Digital dentistry has been with us for some time now. Long gone are the days of developing x-ray film in dark rooms and viewing them with incandescent bulb-illuminated wall-mount view boxes. Most dental practices today have long joined the world of JPEGs, PNGs, BMPs, and PDFs.
As for 3D dentistry, however, little progress has been made outside of a few specialties like maxillofacial surgery and implantology, where 3D CBCT imaging is a must for a proper diagnosis and treatment planning. The resultant DICOM files, however, are extremely large, complex, and difficult to manage and manipulate, especially in a cloud-hosted imaging system.
Within recent years, early adopters have started to embrace 3D dentistry via in-office 3D milling (by Cerec, Sinterex, etc.) of crown restorations, inlays, and bridges.
Even when considering the initial investment in equipment, by reducing the total procedure time from 2-3 appointments to a single one, this approach to restorations can increase the practice’s total patient throughput, revenues, and profits all while increasing patient satisfaction as well. These restorations milled in the office can be an order of magnitude more accurate than the conventional lab-fabricated ones, ultimately resulting in a tighter fit and comfort for the patient and a longer restoration life as well.
With the advent of increasingly powerful computers and the recent advances in 3D optical scanning and image processing technologies (powderless, fogless, etc.), high resolution impressions can now be taken in 5-10 minutes instead of 40-50 minutes and uploaded directly to a clear aligner service provider for treatment planning and 3D printing of the resultant clear alignment trays. Clear aligners (such as Invisialign, ClearCorrect, etc.) are here to stay for relatively simple crowding, spacing, and malocclusion cases as they offer the patient a better quality of life over the duration of the treatment.
To fulfill all these newly found uses, more and more vendors are rushing to market with better, smaller, and cheaper optical scanners with more and more innovative features such as 3Shape’s Trios portable wireless scanner at the high end and the inexpensive Densys3D at the low end. Most newer models can be driven from a small gaming laptop that can fit well into a crowded dental office in contrast with the first-generation cart-placed ones (like iTero, etc.)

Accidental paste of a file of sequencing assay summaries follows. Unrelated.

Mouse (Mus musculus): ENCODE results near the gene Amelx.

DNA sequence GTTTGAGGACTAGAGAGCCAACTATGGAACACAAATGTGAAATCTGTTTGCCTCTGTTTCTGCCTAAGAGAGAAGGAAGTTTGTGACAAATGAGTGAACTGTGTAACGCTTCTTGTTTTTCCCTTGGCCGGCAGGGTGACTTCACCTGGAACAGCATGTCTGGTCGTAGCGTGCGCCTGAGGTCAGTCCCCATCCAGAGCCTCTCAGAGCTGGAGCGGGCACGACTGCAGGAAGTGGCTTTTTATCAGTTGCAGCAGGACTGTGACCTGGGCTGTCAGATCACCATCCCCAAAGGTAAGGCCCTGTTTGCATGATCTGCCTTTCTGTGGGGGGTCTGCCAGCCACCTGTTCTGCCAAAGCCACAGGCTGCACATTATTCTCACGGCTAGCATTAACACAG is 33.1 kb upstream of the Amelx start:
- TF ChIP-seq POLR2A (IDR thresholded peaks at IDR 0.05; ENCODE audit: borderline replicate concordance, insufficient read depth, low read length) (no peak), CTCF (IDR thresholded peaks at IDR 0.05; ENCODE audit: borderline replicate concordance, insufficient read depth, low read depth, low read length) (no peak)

With the ability to export the optical scans as standard STL files, most of these newer models can be used in a variety of applications, and not be limited to just a single use such as taking impressions for clear aligners only. As more and more general-purpose 3D viewing and dental CAD-CAM applications (like BlueSky Plan, etc.) support the STL standard as an input file format, scanners that can export directly to an STL format can be very versatile in a modern dental practice.
Stone models can also be converted into 3D digital STL models for digital viewing and archiving via inexpensive 3D scanners such as AutoScan from Shining3D and others. This can free up a massive amount of space in a traditional dental practice with a long history of taking conventional impressions and having stone models fabricated in a lab, not mentioning the much more rapid location of the right 3D models within the electronic patient’s records.
Printing of any 3D models exported in a STL format can also be done relatively inexpensively in the office via 3D printers such as FormLabs’ Form2 and others. As for printing clear aligners in the office, we are still awaiting the newer 3D-printing materials that will be FDA approved for being worn in-mouth for an extended period of time. Until then, vacuum molding of approved plastic materials and subsequent manual or CMC-driven trimming will still be the only option.
In conclusion, there is a lot of critical mass building now and 3D dentistry is finally coming out of age – pretty much like digital x-ray imaging has started to take over the analog world about 20 years ago.
Will you be ready?